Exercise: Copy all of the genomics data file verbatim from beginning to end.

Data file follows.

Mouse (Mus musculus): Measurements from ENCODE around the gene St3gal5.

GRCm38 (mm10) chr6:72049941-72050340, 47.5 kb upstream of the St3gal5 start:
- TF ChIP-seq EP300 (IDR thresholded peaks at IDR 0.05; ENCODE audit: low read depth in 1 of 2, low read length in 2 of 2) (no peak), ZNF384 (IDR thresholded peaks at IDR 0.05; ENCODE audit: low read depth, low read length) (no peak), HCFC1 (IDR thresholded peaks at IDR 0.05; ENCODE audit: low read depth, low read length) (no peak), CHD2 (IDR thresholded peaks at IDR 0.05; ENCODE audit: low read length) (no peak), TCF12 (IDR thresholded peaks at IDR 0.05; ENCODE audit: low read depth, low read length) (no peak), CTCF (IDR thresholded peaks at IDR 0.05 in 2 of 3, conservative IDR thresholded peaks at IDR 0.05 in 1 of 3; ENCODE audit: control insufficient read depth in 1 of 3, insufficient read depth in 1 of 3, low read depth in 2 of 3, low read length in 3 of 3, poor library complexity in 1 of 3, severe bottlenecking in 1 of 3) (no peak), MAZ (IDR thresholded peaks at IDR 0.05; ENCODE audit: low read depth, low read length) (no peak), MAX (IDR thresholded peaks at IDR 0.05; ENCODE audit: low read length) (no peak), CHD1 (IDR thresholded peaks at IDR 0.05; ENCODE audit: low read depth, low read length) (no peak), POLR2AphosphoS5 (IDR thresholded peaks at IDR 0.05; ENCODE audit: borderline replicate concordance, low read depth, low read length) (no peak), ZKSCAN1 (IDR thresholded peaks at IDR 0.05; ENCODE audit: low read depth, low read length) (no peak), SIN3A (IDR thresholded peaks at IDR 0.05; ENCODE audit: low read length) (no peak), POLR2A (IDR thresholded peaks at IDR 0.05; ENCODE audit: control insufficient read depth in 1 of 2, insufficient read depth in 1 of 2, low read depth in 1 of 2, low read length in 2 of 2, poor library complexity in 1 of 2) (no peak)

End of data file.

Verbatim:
Mouse (Mus musculus): Measurements from ENCODE around the gene St3gal5.

GRCm38 (mm10) chr6:72049941-72050340, 47.5 kb upstream of the St3gal5 start:
- TF ChIP-seq EP300 (IDR thresholded peaks at IDR 0.05; ENCODE audit: low read depth in 1 of 2, low read length in 2 of 2) (no peak), ZNF384 (IDR thresholded peaks at IDR 0.05; ENCODE audit: low read depth, low read length) (no peak), HCFC1 (IDR thresholded peaks at IDR 0.05; ENCODE audit: low read depth, low read length) (no peak), CHD2 (IDR thresholded peaks at IDR 0.05; ENCODE audit: low read length) (no peak), TCF12 (IDR thresholded peaks at IDR 0.05; ENCODE audit: low read depth, low read length) (no peak), CTCF (IDR thresholded peaks at IDR 0.05 in 2 of 3, conservative IDR thresholded peaks at IDR 0.05 in 1 of 3; ENCODE audit: control insufficient read depth in 1 of 3, insufficient read depth in 1 of 3, low read depth in 2 of 3, low read length in 3 of 3, poor library complexity in 1 of 3, severe bottlenecking in 1 of 3) (no peak), MAZ (IDR thresholded peaks at IDR 0.05; ENCODE audit: low read depth, low read length) (no peak), MAX (IDR thresholded peaks at IDR 0.05; ENCODE audit: low read length) (no peak), CHD1 (IDR thresholded peaks at IDR 0.05; ENCODE audit: low read depth, low read length) (no peak), POLR2AphosphoS5 (IDR thresholded peaks at IDR 0.05; ENCODE audit: borderline replicate concordance, low read depth, low read length) (no peak), ZKSCAN1 (IDR thresholded peaks at IDR 0.05; ENCODE audit: low read depth, low read length) (no peak), SIN3A (IDR thresholded peaks at IDR 0.05; ENCODE audit: low read length) (no peak), POLR2A (IDR thresholded peaks at IDR 0.05; ENCODE audit: control insufficient read depth in 1 of 2, insufficient read depth in 1 of 2, low read depth in 1 of 2, low read length in 2 of 2, poor library complexity in 1 of 2) (no peak)